I’ve written many “letters not sent” in my life. The one that follows is from a NaNoWriMo story I started writing about two years ago. I think. It’s in the jumbled mess that is my spiral-bound notebook…
To Hannah, Nine Days After Your 40th Birthday
I remembered your birthday, Hannah. I am cursed to remember your birthday until the day I die.
Thankfully, you are a vague memory these days. A spontaneous recollection whenever I see a red Toyota truck drive by, or see a calico cat sitting in an apartment window. Mostly, I remember you by smell. You rarely wore perfumes, or used scented soaps, so you always smelled of you alone.
And that’s a difficult thing to pin down, isn’t it? How do we smell when we don’t decorate ourselves with perfumes? What is a human smell, besides salty? Besides “vaguely of seawater?” So, I’d always say that you smelled like “Hannah,” and I know that no one else has ever, or will ever smell exactly like you.
And some days, the right combination of molecules combine in the breeze and in my nose and my brain immediately pulls up your file. I recall everything in an instant. What songs you’d sing when you were happy. How your voice would soften when you were angry. The arc of your arm that night you threw your engagement ring at me because of some perceived slight. How you adored your cat, but hated my parents. All these stabbing memories, triggered by a random amalgam in the air around me.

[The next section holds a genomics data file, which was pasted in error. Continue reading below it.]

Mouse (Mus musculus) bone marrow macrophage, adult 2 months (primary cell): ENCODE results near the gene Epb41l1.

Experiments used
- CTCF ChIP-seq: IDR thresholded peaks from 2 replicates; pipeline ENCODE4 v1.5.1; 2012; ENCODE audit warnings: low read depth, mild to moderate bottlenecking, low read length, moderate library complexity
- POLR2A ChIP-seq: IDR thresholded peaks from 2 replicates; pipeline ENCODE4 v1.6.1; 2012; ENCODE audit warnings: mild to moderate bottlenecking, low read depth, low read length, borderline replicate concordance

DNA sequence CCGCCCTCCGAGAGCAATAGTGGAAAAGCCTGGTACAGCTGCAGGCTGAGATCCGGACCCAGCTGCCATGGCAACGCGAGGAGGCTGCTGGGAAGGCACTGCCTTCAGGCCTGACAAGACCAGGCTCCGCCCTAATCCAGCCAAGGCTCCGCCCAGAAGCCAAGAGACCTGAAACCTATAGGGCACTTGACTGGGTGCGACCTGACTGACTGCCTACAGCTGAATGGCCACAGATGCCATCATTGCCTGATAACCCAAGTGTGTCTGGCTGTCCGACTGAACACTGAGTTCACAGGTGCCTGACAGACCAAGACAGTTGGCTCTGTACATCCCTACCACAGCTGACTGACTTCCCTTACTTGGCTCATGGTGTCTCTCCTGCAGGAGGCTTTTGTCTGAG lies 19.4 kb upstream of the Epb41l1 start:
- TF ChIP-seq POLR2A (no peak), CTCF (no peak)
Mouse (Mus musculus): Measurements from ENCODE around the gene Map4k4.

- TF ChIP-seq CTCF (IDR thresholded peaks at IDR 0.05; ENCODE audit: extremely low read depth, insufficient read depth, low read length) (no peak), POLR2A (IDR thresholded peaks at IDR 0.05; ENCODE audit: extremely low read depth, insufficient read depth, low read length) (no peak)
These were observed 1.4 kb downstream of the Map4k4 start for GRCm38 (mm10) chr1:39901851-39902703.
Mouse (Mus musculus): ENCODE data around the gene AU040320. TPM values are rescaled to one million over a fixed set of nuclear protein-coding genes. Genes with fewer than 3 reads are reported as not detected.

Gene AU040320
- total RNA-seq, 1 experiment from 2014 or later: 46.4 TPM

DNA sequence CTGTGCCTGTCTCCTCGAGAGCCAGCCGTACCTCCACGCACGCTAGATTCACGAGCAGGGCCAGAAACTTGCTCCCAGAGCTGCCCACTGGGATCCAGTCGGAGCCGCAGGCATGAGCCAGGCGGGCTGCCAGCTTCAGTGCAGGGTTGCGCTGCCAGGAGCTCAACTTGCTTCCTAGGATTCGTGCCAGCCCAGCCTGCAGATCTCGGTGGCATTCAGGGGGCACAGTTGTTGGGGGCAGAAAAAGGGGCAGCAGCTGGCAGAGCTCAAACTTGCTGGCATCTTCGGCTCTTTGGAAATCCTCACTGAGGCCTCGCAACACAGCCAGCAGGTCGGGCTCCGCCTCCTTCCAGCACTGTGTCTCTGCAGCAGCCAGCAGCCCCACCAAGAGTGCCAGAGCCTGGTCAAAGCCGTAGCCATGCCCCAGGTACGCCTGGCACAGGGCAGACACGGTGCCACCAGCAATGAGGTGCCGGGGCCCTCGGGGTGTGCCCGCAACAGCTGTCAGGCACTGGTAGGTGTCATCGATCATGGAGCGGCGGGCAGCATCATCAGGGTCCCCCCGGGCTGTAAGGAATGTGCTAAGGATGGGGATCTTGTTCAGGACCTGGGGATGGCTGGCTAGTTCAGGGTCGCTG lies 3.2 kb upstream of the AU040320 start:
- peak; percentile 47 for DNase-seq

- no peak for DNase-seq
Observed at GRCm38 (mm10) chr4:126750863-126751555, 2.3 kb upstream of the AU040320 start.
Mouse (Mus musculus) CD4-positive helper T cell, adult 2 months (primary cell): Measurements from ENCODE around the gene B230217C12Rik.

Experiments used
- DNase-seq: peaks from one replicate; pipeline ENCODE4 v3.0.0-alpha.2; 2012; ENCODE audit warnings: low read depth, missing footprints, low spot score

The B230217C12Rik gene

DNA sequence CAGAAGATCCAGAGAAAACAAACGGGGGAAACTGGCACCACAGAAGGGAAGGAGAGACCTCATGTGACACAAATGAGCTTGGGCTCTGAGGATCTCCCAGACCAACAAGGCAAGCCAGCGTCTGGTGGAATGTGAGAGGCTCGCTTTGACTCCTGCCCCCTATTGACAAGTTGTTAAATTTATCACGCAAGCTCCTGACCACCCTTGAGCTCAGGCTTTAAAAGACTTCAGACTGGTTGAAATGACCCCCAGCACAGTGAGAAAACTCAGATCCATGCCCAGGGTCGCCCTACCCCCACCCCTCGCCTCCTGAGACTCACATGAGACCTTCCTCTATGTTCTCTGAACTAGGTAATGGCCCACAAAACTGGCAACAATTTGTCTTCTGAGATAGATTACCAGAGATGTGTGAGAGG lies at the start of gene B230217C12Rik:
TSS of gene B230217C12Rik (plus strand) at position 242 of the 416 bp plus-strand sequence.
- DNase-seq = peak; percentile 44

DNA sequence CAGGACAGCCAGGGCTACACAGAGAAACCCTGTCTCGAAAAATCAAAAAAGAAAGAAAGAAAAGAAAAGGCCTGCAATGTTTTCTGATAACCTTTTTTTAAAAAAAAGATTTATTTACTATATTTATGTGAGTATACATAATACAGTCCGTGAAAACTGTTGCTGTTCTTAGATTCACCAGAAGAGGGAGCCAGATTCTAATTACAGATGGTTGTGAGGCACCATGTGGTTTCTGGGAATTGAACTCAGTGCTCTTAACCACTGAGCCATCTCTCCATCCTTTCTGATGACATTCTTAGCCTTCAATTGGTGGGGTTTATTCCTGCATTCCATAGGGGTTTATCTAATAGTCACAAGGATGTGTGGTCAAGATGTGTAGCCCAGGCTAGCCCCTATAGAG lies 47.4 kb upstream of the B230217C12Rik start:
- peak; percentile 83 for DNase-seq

What I hate more than these flashing memories is that the whiff of “Hannah” in the breeze ignites a sudden panic that I’ll bump into you in the street, or in the park, or in my hallway. My brain convinces me that because I smell this smell, you must surely be near. And then? What would I say to you that wouldn’t give away the fact that I hate myself for still caring about you? Every stammered word would be evidence, convicting me of loving you still, in spite of the way you tore out my heart over breakfast on the 20th of April, fifteen years ago.
But it’s always just your random smell. You never appear. You left, and I never saw or heard from you again.
This disjointed letter has no chance of finding you, so I’m going to print it and burn it. Maybe you’ll smell the smoke of copier paper and toner in the breeze wherever you are, and think of me. I doubt it.